A Guide to Florida Homestead Laws

The laws governing Florida homestead properties are some of the most complicated in the country. A property that's considered to be a homestead qualifies for numerous protections and restrictions offered by Florida law, but both homes and homeowners must meet certain criteria.

These Florida laws fall into three categories: real estate taxes, creditor protection, and death, descent, and distribution laws.

The Rules for Florida Homesteads

You must have legal or beneficial title to the home on January 1 of the year in question, and you must reside there as your permanent residence.

You must apply for the homestead exemption in person at the property appraiser's office in the county where your home is located between January 1 and March 1 of the year in which you're seeking the exemption.

Tip: You can file an affidavit with the county clerk to help establish your intent that this property is your permanent residence, indicating that you intend to make Florida your full-time home. You still won't qualify, however, if you don't meet the other rules.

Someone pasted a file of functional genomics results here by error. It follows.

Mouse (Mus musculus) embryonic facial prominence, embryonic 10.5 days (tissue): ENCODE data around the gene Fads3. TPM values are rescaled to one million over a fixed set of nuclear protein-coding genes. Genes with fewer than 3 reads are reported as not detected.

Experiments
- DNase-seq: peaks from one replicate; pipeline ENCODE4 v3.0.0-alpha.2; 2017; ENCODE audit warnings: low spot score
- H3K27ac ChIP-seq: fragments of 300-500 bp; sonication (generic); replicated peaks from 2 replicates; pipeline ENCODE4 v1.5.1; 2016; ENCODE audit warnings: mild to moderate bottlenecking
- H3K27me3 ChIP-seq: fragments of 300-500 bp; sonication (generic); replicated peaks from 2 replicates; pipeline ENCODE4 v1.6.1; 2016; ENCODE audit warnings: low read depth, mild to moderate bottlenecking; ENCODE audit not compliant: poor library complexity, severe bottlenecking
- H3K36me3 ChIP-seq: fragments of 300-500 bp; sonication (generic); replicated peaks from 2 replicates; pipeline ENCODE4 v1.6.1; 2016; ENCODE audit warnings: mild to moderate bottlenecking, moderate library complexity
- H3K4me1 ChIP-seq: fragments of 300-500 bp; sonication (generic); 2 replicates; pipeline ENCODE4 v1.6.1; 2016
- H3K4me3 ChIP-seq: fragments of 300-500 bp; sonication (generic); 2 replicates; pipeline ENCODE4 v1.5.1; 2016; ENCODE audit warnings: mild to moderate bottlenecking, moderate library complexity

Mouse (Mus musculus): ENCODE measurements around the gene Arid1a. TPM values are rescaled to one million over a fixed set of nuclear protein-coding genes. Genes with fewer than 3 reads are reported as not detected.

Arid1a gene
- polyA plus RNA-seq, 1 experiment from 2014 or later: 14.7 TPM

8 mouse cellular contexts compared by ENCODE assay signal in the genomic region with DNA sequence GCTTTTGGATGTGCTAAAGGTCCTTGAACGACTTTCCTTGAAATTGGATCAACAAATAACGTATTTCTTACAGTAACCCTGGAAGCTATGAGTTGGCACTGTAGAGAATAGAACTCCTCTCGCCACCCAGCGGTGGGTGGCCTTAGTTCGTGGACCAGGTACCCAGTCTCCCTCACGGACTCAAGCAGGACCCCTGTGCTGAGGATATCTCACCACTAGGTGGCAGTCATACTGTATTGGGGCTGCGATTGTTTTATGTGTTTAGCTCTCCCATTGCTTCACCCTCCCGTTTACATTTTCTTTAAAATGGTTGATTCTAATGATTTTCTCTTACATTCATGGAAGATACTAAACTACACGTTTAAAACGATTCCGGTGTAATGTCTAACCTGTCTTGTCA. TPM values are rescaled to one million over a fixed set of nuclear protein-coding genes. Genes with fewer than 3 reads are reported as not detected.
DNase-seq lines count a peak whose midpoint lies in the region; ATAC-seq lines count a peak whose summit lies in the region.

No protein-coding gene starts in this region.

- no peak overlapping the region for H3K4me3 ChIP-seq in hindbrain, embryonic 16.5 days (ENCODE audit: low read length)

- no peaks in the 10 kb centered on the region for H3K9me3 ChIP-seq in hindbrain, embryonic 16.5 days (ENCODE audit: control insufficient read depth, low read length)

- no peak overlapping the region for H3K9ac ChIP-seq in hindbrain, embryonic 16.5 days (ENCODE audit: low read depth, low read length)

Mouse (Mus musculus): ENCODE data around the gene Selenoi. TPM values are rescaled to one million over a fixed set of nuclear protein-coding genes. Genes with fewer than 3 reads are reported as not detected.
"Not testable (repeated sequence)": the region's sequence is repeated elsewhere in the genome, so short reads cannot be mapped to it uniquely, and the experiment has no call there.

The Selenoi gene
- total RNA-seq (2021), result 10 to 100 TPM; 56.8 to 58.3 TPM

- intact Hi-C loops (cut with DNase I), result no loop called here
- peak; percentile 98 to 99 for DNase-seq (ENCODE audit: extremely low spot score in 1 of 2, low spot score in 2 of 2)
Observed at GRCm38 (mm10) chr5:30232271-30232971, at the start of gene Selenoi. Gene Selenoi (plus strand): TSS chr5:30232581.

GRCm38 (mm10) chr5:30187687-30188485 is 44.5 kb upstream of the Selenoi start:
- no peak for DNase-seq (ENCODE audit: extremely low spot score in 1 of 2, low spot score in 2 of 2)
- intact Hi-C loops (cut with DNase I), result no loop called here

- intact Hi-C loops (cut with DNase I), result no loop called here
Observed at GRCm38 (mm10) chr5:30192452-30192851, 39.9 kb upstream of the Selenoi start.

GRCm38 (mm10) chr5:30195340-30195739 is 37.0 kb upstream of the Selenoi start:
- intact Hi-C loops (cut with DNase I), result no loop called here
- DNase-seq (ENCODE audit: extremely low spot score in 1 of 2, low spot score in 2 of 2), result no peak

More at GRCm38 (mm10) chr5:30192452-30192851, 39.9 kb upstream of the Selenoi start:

Homestead status generally remains in place until you inform the property appraiser's office that the property is no longer your Florida residence. Some counties send letters or postcards to remind homeowners that they're required to let the property appraiser's office know when this occurs.

The Save Our Homes Program

Florida's Save Our Homes program caps assessments. The annual valuation of your property for tax purposes can only increase by the lesser of 3% or the percentage change in the consumer price index for the prior year.

Tip: This can lead to significant savings on real estate taxes the longer you own your homestead property.

The Homestead Exemption